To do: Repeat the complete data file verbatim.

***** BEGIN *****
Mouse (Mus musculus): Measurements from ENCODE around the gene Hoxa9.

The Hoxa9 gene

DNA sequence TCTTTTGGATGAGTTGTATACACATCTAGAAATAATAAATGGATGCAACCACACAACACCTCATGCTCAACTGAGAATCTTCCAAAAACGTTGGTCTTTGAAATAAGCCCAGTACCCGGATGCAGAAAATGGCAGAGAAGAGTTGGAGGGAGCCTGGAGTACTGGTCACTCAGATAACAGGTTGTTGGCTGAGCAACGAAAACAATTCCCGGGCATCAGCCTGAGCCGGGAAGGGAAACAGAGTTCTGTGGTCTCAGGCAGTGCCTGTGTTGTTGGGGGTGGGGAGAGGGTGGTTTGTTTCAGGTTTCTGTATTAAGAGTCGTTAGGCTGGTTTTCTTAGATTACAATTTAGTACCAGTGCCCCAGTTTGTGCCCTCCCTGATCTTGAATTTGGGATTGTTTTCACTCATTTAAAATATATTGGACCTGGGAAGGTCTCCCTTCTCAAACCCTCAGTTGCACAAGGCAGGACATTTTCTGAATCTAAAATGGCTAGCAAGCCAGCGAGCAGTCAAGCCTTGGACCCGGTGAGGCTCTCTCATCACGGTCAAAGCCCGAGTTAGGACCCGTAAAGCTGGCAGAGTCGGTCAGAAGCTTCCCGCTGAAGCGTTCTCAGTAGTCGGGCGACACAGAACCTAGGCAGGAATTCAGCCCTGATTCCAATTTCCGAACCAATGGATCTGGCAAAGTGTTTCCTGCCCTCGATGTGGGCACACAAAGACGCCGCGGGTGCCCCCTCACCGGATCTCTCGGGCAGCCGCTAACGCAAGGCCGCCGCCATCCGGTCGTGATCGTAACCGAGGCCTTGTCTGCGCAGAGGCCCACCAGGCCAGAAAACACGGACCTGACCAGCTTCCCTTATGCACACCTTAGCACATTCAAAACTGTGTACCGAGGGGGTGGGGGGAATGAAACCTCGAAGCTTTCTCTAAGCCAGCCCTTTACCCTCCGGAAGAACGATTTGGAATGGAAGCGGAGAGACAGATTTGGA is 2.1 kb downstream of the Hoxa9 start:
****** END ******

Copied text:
Mouse (Mus musculus): Measurements from ENCODE around the gene Hoxa9.

The Hoxa9 gene

DNA sequence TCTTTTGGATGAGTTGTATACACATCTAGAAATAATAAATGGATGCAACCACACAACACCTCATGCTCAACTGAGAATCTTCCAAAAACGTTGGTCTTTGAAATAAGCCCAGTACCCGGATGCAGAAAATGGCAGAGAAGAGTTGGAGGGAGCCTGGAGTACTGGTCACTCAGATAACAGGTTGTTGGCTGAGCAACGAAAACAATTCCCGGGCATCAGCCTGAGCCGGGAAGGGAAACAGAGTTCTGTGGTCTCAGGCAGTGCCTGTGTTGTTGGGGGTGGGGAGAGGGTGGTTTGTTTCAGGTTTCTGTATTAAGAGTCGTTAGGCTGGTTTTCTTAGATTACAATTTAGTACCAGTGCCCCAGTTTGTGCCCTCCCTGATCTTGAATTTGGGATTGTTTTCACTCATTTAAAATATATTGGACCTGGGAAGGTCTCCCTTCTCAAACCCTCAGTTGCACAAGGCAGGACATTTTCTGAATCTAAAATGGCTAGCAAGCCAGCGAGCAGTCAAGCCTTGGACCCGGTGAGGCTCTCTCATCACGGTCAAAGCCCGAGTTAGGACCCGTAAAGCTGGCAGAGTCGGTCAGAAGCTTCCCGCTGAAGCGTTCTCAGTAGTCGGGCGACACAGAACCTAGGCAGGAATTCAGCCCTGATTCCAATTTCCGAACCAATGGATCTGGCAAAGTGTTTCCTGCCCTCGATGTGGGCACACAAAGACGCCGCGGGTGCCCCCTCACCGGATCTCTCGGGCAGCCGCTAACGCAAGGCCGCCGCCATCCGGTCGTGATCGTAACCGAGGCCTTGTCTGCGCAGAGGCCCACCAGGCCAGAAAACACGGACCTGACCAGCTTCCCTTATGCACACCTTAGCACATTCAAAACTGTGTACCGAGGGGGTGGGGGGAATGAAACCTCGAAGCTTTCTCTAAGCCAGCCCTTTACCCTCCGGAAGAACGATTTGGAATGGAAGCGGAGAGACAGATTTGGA is 2.1 kb downstream of the Hoxa9 start: